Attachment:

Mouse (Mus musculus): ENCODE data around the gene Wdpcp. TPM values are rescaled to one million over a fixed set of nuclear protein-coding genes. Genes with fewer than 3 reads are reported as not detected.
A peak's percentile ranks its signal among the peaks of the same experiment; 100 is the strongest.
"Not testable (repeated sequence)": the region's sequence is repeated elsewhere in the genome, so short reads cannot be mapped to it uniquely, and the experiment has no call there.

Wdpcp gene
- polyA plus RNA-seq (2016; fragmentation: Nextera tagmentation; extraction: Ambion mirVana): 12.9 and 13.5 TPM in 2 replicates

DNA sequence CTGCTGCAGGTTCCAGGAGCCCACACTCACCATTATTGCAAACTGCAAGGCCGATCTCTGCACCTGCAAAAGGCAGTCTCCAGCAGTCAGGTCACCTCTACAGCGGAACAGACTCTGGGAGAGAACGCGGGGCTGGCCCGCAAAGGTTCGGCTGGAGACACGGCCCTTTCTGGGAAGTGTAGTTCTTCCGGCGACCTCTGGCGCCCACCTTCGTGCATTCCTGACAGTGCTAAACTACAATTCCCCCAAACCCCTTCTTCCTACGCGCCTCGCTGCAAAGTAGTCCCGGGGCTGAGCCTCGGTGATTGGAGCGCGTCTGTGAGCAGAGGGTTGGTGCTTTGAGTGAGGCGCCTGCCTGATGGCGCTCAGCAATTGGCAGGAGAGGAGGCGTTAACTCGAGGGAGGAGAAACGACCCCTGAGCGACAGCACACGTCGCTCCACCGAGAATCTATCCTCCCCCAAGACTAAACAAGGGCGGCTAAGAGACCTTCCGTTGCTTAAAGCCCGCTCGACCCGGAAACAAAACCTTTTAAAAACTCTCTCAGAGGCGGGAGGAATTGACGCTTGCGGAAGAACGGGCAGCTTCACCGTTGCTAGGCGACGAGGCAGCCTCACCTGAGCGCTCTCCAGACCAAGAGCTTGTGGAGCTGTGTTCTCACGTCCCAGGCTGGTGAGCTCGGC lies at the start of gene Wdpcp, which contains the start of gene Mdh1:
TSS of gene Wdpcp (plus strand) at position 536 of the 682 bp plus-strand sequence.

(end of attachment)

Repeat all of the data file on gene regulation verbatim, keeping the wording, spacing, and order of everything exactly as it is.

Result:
Mouse (Mus musculus): ENCODE data around the gene Wdpcp. TPM values are rescaled to one million over a fixed set of nuclear protein-coding genes. Genes with fewer than 3 reads are reported as not detected.
A peak's percentile ranks its signal among the peaks of the same experiment; 100 is the strongest.
"Not testable (repeated sequence)": the region's sequence is repeated elsewhere in the genome, so short reads cannot be mapped to it uniquely, and the experiment has no call there.

Wdpcp gene
- polyA plus RNA-seq (2016; fragmentation: Nextera tagmentation; extraction: Ambion mirVana): 12.9 and 13.5 TPM in 2 replicates

DNA sequence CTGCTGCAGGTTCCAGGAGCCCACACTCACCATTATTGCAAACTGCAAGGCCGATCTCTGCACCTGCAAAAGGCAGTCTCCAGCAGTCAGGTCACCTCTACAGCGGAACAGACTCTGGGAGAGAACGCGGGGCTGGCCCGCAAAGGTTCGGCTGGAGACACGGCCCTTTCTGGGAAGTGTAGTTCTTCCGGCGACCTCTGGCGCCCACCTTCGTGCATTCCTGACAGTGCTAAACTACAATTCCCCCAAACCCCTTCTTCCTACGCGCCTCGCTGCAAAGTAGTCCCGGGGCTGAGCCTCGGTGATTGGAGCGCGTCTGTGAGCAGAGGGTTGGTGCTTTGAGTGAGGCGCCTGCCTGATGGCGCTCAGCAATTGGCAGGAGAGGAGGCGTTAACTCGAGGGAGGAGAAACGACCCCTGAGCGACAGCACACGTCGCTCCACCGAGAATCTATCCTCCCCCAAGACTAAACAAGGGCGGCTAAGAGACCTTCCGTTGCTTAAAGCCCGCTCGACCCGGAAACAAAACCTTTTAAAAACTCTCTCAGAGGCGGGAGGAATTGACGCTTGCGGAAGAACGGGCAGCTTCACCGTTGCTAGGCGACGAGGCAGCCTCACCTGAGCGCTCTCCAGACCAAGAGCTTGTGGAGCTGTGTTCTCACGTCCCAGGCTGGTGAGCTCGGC lies at the start of gene Wdpcp, which contains the start of gene Mdh1:
TSS of gene Wdpcp (plus strand) at position 536 of the 682 bp plus-strand sequence.